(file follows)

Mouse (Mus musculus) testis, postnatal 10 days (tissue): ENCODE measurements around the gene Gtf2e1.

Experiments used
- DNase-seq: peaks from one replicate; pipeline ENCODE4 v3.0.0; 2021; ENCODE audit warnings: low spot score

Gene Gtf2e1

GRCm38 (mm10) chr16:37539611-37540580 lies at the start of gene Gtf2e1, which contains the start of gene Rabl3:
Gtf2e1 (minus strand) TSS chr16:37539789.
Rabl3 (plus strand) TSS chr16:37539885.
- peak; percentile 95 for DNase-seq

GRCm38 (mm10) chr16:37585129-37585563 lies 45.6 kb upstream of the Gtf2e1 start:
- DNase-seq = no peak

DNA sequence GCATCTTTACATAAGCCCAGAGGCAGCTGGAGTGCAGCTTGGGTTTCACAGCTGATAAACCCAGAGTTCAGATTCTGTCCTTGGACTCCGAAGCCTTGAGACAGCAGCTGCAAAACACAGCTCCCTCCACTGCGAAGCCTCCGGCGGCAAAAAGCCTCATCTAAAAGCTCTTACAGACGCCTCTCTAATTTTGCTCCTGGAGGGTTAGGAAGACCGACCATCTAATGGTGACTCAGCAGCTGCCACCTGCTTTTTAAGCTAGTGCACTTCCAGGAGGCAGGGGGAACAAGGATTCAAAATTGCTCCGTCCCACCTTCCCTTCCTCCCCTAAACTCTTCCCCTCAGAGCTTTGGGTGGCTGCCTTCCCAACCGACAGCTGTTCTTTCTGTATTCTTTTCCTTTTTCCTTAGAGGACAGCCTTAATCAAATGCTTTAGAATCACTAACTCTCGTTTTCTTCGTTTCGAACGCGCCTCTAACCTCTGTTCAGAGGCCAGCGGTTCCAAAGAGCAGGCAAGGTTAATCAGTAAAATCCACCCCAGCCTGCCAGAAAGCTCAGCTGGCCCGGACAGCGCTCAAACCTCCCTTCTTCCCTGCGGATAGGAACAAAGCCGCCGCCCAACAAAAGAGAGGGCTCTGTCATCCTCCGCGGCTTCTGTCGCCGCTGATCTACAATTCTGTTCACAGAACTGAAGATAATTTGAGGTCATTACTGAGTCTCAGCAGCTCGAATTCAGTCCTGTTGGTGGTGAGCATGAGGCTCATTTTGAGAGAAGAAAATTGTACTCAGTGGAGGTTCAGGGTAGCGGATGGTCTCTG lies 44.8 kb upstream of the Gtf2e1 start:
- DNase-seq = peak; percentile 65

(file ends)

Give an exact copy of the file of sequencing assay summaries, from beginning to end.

Mouse (Mus musculus) testis, postnatal 10 days (tissue): ENCODE measurements around the gene Gtf2e1.

Experiments used
- DNase-seq: peaks from one replicate; pipeline ENCODE4 v3.0.0; 2021; ENCODE audit warnings: low spot score

Gene Gtf2e1

GRCm38 (mm10) chr16:37539611-37540580 lies at the start of gene Gtf2e1, which contains the start of gene Rabl3:
Gtf2e1 (minus strand) TSS chr16:37539789.
Rabl3 (plus strand) TSS chr16:37539885.
- peak; percentile 95 for DNase-seq

GRCm38 (mm10) chr16:37585129-37585563 lies 45.6 kb upstream of the Gtf2e1 start:
- DNase-seq = no peak

DNA sequence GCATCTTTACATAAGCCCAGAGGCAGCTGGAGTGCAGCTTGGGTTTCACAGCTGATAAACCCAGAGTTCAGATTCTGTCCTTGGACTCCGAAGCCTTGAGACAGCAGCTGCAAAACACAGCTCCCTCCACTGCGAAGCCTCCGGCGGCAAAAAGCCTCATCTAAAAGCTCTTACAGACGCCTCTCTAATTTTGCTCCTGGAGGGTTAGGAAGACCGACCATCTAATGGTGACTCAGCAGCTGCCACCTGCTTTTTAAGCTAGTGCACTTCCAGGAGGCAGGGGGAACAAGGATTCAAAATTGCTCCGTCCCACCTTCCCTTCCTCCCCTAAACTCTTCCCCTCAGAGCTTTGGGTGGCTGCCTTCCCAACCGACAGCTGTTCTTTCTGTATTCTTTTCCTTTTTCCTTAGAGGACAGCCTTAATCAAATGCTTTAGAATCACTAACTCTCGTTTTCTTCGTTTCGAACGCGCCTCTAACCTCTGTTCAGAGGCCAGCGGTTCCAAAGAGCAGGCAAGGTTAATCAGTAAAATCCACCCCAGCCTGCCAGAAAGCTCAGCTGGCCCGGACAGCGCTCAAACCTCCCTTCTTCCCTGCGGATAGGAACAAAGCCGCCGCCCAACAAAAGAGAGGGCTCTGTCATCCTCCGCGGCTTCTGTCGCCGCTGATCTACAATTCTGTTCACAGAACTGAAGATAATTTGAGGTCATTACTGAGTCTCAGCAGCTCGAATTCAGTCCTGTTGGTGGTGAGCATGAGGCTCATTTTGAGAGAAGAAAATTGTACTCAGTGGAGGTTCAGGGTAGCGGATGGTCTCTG lies 44.8 kb upstream of the Gtf2e1 start:
- DNase-seq = peak; percentile 65